It’s the colour that this guitar always should have been. Here’s a little story:
Back in 2002 after having not played or owned a Strat for about 8 years – in fact having become a decidedly anti-Strat player – I played a showcase gig at a large, well-known rehearsal facility in London. On that particular day I was playing a wonderful 1956 Les Paul Junior, which I got after having become so blown away by my 1963 SG junior (alas I no longer have that peach of a guitar).
The Les Paul jr was an inevitable purchase as I believed things could only get better by going 50’s instead of 60’s for the ultimate in Gibson P90 mojo.
The Les Paul jr was a lovely guitar – the guy who bought it off me became a very good friend and still has it to this day – but it wasn’t a patch on the SG jr, which was finished in TV white and to this day I still miss greatly. It just screamed that guitar!
Anyway, not to go off on too much of a tangent, after that showcase, which didn’t go according to the ultimate plan of being signed and becoming a huge rock star my band convened in a pub somewhere about a week later where the bass player said to me: “You know, after seeing you with that Les Paul and seeing how you play. I’d say it’s not the right guitar for you. I think you’d be better suited to a Strat”.
Well he had never seen me with a Strat before and he didn’t even know I learned to play on a Strat. What’s even more incredible is that two days before that conversation I had actually bought a Strat after scouring the ads in the local newspaper (this was pre-Ebay!). Synchronicity to say the least!
That Strat was a mid 1990’s Japanese Fender ’62 reissue in Daphne Blue (there it is on the first photo). It played like a dream, sounded fantastic and looked sexy as hell. After stupidly selling it I have always missed it. It got more attention than any other guitar I’ve ever had because of its beautiful looks!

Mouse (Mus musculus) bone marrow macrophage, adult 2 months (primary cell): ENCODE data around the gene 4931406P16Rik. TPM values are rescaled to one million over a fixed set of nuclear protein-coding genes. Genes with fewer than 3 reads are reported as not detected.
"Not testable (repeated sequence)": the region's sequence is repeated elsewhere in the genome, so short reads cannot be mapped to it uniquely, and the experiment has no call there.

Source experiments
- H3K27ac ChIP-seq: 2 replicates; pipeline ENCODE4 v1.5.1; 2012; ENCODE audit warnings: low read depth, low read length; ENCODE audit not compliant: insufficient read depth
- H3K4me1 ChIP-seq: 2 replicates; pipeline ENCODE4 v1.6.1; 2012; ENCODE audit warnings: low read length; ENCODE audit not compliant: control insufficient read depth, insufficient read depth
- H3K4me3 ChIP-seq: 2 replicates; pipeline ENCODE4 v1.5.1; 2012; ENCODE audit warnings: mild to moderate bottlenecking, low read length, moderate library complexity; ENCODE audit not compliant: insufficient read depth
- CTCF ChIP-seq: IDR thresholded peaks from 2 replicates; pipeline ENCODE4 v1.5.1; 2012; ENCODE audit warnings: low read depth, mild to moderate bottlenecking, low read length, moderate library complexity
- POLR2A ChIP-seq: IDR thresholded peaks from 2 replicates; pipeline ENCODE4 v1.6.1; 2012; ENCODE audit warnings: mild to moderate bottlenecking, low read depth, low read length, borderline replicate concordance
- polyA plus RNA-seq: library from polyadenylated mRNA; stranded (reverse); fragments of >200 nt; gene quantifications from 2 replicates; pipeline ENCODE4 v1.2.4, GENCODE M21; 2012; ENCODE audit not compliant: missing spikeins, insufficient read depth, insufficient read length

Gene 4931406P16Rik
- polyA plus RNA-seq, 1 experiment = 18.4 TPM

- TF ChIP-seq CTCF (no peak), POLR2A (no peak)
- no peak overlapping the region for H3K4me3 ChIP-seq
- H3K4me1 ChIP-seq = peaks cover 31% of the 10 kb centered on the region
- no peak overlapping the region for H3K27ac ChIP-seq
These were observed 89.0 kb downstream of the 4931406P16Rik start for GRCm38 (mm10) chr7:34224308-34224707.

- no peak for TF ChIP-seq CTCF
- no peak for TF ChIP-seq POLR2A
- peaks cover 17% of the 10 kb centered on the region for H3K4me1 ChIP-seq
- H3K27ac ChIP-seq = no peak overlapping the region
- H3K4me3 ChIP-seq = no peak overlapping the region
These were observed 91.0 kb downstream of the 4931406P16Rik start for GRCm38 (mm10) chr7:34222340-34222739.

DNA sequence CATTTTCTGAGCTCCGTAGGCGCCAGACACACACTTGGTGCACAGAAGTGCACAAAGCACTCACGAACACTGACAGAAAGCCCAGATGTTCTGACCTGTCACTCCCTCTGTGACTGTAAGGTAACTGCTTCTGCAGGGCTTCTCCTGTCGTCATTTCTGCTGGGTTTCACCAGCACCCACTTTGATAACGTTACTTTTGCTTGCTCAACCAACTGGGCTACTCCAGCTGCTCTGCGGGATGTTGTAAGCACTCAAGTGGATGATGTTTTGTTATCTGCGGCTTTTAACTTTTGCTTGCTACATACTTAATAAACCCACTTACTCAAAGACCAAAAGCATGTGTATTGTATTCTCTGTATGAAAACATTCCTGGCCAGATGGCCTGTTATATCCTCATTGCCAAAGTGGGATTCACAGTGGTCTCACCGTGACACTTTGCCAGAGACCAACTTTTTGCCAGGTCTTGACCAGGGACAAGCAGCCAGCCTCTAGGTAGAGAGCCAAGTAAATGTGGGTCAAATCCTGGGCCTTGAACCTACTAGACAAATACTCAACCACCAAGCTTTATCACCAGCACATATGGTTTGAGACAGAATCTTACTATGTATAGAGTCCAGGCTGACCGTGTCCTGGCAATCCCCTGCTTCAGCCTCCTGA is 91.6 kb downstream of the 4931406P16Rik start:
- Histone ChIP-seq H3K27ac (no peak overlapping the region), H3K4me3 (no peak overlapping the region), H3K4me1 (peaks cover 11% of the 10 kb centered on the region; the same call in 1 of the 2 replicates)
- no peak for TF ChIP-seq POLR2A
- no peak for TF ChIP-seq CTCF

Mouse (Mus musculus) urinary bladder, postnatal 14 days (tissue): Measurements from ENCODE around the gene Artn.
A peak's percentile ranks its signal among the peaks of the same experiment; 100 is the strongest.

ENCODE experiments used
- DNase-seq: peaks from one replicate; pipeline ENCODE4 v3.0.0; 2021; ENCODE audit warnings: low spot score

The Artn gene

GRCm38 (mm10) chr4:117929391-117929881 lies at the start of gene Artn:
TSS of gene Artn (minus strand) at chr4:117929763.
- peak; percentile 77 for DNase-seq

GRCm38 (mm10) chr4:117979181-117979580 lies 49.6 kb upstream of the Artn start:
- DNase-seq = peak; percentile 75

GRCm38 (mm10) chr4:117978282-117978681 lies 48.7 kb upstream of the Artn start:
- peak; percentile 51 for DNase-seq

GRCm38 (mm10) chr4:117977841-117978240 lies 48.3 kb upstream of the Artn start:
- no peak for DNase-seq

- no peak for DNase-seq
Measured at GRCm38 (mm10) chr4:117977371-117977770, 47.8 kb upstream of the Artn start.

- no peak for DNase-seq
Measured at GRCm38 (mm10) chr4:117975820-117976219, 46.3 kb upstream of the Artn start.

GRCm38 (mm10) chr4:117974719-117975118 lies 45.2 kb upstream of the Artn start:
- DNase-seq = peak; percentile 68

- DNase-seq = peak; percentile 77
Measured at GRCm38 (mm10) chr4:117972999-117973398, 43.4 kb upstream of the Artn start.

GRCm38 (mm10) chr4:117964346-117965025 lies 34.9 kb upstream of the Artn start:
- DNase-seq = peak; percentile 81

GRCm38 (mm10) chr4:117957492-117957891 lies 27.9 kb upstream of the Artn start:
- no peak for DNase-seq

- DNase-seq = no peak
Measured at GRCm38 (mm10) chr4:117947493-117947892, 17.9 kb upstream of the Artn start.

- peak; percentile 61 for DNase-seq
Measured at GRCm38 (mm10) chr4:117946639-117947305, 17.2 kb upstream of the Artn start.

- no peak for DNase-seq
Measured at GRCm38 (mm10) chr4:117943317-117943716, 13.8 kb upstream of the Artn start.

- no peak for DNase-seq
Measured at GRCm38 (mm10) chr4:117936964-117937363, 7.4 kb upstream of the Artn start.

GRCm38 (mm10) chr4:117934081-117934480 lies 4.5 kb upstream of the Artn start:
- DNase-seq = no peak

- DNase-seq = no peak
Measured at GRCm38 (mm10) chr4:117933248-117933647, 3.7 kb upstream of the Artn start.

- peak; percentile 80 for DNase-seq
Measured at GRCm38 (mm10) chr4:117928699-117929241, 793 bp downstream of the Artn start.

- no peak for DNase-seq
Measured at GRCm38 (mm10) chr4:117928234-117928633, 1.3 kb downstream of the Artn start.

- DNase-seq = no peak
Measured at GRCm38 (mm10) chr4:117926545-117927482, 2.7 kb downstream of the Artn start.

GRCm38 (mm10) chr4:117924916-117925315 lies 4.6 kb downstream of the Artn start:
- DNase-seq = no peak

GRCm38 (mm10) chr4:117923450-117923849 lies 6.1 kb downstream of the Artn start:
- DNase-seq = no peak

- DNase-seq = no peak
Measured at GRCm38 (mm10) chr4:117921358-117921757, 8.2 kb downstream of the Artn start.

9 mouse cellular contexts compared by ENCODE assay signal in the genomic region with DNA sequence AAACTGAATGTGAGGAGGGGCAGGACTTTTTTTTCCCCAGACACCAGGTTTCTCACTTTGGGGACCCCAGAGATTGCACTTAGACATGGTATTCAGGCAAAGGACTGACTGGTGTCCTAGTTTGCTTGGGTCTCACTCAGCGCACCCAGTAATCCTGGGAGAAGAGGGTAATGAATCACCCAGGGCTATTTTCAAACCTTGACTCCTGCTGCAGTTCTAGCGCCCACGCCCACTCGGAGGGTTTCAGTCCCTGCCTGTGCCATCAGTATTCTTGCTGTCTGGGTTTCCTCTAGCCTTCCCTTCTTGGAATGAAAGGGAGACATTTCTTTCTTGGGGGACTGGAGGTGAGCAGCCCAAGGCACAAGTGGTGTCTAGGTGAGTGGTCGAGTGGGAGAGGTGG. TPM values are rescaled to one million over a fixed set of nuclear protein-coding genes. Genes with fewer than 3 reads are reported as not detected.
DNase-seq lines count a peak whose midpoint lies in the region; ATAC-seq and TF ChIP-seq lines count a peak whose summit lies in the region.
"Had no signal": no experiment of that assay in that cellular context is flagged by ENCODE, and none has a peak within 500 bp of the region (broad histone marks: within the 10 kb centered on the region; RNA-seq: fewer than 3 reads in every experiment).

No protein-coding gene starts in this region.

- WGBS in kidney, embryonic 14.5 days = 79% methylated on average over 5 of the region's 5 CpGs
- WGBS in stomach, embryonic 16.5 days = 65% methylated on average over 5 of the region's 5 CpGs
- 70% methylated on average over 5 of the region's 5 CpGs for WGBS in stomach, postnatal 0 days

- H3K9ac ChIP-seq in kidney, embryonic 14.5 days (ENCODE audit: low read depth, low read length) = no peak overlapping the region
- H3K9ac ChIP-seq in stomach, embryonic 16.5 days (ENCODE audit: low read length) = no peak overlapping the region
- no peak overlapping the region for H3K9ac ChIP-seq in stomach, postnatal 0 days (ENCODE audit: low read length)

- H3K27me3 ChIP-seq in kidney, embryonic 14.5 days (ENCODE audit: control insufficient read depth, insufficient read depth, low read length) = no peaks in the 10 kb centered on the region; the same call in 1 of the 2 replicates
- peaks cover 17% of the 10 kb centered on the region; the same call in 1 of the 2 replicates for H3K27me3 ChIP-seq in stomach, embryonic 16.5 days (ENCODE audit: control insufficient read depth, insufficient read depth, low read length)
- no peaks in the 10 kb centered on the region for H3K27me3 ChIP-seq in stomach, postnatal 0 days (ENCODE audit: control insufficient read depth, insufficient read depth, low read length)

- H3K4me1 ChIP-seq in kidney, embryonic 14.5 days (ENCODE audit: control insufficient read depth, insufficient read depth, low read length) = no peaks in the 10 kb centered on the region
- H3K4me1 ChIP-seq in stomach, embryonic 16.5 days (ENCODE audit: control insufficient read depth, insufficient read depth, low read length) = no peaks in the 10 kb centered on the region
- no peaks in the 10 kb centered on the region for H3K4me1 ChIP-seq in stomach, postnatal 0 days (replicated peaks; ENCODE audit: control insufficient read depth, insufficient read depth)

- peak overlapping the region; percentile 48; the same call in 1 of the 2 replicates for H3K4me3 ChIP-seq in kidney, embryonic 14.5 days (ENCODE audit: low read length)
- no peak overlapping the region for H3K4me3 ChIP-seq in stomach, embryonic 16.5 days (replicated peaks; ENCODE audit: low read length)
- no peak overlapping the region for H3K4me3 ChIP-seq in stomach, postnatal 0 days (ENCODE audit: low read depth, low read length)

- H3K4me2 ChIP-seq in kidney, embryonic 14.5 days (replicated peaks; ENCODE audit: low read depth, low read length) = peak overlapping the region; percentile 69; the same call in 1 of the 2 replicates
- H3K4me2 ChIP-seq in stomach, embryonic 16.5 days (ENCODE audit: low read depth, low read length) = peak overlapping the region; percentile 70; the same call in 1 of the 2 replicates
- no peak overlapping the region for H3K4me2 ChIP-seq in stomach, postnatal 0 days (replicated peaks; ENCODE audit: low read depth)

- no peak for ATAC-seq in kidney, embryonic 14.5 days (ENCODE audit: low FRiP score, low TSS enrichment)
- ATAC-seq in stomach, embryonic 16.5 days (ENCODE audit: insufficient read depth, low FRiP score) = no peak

Strangely, when I found this Squier Classic Vibe in a 2nd-hand guitar shop and was smitten within about 15 seconds of holding it the first thing that crossed my mind was to refinish it and make it a project guitar, but it never once even dawned on me to paint it blue. Instead I had some crazy idea of finishing it in an oil finish that was supposed to be translucent black. It came out brown, but still looked quite cool.
After spraying my Squier Jazz bass with the cheap Sky blue paint from my local Home Pro superstore I was inspired with the idea of recreating some of the visual magic I had with the Fender Japan ’62 reissue, so there I was, subjecting this poor guitar to more physical abuse for the sake of looks!
The refinish has been a huge success and given me an enormous sense of achievement. The J-Bass turned out really well too and I actually think my Classic Vibe Strat now looks even better than the Fender Japan ’62 reissue I sold over 10 years ago. It looks like a vintage guitar that is in impeccable condition.
The Squier Classic Vibe series is, in my opinion the most guitar you can get for the price. I just can’t fault them – a truly wonderful guitar. My Vintage modified Strat is close in quality and feel too and even cheaper to buy, which is why I’m now very keen on getting a surf green Jaguar from the Squier Vintage Modified series.